If you haven’t heard, there was a spot of Twitter drama Sunday as Plano’s Will Zalatoris won the FedEx St. Jude Championship. A Frisco guy by the name of Scott Fawcett with 33K followers on Twitter popped off with a stream of tweets in which he invited the two TV announcers to go fuck each other. Those were his words. Justin Thomas got involved, calling what Fawcett had tweeted “incredibly egregious and aggressive.” Thomas went on: “Congrats on your ‘win’ but show some class and respect if you are as professional as you claim to be. … Nobody likes a sore winner.”
Fawcett, you see, helps Zalatoris with on-course strategy. Hence Thomas’ reference to his being a winner. If you want to go into the whole deal, the New York Post broke it down on Tuesday. Zalatoris also released a statement about it Wednesday.
I know Scott Fawcett. At one point, years ago, I used to play poker with him once a week. So as all this was unfolding online, a few of us who now play far less frequently in the same card game (Go, Batfaces!) giggled and giggled. I got Scott on the phone to ask him why he continues to be the same ass I used to play cards with. It was a pretty good little talk. I learned some stuff about golf, about why Zalatoris’ putting isn’t as bad as some announcers would lead you to believe, why Scott thinks he (Scott, not Zalatoris) might play on the Champions Tour, and how a focus on mental health has him thinking about his approach to social media.
Join us for a foul-mouthed conversation, won’t you?
ROGERS: How long has it been since we’ve seen each other and played cards?
FAWCETT: It’s been 15 years probably.
Are you serious? Has it been that long? That’s not right.
Well, it’s been 10. Yeah, probably at least 10. … I have been in a YouTube wormhole of poker videos for six weeks. I want to go play poker so bad right now. I just can’t find the time to go to Winstar and play a tournament. I think there’s like a $1,000 satellite in two months there that I definitely plan on playing.
What’s your golf handicap now?
Probably plus four. I mean I literally don’t play golf, though.
You literally don’t play golf and yet you’re only a plus four. Fuck you.
This is one of the main critiques that I’ve gotten in the last couple days. “This guy acts like he doesn’t play, but obviously he plays if you look at the scores he posts.” I’m like, I had both of my elbows cut open last year [for surgeries that are too complicated to explain here]. I didn’t touch a golf club for eight months because I couldn’t from doing one surgery in March, the second one in July. I had to learn how to wipe my ass left-handed, which is shockingly hard. I haven’t been a member of a country club. I quit Bent Tree in 2017. I joined Maridoe in March of this year.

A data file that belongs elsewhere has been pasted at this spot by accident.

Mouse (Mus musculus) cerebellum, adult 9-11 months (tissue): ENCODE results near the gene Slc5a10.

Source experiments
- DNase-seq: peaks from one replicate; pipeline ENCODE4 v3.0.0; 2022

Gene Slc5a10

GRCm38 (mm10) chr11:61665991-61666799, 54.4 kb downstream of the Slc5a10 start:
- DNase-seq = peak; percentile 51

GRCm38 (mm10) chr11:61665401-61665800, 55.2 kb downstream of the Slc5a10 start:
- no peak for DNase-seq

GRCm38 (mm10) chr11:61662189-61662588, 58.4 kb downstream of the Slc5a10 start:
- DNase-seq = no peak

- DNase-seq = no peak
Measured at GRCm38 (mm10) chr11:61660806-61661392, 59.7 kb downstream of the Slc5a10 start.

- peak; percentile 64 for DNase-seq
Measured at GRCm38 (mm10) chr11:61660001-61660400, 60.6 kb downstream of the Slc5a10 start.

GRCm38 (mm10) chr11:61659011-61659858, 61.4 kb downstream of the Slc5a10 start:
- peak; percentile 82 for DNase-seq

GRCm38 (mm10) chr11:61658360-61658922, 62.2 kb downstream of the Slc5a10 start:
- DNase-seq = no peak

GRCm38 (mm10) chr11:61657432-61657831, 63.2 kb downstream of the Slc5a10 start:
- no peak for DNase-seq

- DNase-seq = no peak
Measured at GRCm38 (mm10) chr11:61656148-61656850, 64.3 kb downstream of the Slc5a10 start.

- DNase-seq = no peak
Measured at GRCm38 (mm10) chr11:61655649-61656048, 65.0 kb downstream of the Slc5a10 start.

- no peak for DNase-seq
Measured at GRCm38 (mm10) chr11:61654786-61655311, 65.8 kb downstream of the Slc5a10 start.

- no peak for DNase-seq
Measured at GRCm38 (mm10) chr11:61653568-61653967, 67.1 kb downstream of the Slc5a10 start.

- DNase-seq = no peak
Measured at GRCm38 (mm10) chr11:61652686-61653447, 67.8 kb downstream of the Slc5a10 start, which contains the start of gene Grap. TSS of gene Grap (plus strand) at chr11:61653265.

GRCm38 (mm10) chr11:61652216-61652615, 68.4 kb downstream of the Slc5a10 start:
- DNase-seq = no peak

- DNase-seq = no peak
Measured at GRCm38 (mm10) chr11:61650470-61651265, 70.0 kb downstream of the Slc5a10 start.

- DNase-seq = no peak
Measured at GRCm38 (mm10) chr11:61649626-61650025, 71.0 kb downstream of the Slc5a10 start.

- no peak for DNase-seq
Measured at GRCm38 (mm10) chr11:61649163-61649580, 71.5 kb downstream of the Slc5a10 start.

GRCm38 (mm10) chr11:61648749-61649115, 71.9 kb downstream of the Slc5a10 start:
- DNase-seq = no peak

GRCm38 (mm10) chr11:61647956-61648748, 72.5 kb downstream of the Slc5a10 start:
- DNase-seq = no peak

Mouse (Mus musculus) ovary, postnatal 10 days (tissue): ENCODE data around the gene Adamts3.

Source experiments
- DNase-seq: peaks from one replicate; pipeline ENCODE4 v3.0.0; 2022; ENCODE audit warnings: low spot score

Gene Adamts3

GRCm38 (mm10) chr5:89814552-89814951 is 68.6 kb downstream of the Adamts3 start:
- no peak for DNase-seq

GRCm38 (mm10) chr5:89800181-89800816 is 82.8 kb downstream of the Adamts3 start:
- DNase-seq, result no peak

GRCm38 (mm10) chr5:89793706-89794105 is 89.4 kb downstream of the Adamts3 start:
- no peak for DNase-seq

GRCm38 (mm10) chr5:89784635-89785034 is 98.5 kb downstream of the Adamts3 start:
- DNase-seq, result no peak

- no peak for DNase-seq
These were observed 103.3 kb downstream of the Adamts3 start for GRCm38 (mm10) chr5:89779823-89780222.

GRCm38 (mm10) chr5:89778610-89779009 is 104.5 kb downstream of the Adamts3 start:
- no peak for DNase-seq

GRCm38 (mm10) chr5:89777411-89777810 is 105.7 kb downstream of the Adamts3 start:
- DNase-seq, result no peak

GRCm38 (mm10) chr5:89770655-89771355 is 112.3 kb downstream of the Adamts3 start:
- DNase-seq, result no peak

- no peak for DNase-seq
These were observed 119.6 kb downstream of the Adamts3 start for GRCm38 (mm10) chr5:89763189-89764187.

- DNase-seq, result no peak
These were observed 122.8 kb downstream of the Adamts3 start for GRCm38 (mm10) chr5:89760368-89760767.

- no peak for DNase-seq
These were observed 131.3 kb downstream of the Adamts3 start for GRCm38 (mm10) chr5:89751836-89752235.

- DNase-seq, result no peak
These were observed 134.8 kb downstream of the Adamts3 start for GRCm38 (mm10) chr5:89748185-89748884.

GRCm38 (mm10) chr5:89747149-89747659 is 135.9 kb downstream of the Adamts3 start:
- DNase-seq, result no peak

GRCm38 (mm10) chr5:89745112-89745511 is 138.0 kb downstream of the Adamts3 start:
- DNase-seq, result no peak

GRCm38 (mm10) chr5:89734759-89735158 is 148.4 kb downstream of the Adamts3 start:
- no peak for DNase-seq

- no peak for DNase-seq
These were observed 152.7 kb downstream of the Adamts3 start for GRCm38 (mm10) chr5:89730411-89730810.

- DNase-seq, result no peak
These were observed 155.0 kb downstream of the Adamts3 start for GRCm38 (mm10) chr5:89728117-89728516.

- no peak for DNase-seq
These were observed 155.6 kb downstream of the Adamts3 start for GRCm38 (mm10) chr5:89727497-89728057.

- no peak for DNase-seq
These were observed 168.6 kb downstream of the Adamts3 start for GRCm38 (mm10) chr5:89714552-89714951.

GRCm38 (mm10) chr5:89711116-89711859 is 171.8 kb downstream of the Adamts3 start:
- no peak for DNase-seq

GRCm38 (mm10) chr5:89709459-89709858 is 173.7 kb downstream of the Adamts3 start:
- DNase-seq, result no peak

That’s the hardest course in town.
Right, I joined because Zalatoris told me, “If you’re serious about trying the Champions Tour, this is the one you have to join because you can’t fake it.”
Wait. You think you’re going to play on the Champions Tour? Do you have to have a card to be able to play in the Champions Tour?
Yeah, and it’s harder than getting one on the PGA Tour. There are five spots. So you have, you know, qualifying to get to the final stage. And then there are five actual cards and sixth place is “Congratulations. You came close.”
That’s something you’re really focused on, you’re gonna try and do?
I mean, I hope to, if I get my life organized.
So listen, before we get into all the Twitter drama and shit, for people who don’t know—and I will put myself kind of in that category—what do you do? The New York Post called you a coach, but you’re not a coach. You don’t help players with their swing or whatever. As I understand it, you help players with course management using some wonky bullshit and a bunch of data.
With all due arrogance, I am definitely the guy that did Moneyball for golf. What I definitely have done to the game of golf is the exact same thing that Billy Beane did with baseball.
But not based on players. Based on shot selection and course management.
And besides Zalatoris, you work with who else?
Bryson DeChambeau, Keith Mitchell, Stewart Cink, others.
But this is not how you pay your rent. You still do something with providing electricity to businesses, and you just kind of sit around and don’t work much?
Exactly, which is why it’s funny what I did to [name of poker player redacted]. The point of that statement wasn’t that I make more money than him, which I do or did; it was that I don’t have to work to do it.
All right, so that it’s part of this Q&A, the classic line that you issued 10 years ago at the poker table was like “You’re an hourly wage slave.” We still say that when we want to facetiously insult someone.
I definitely didn’t say “slave.” [Name redacted] had splashed the pot. He was out of line. We were both out of line. And I was definitely hammered. What I said was, “Have fun at your hourly-rate job tomorrow.” Yeah, definitely.
It was just so awesome. [Name redacted] was a highly compensated partner at a law firm.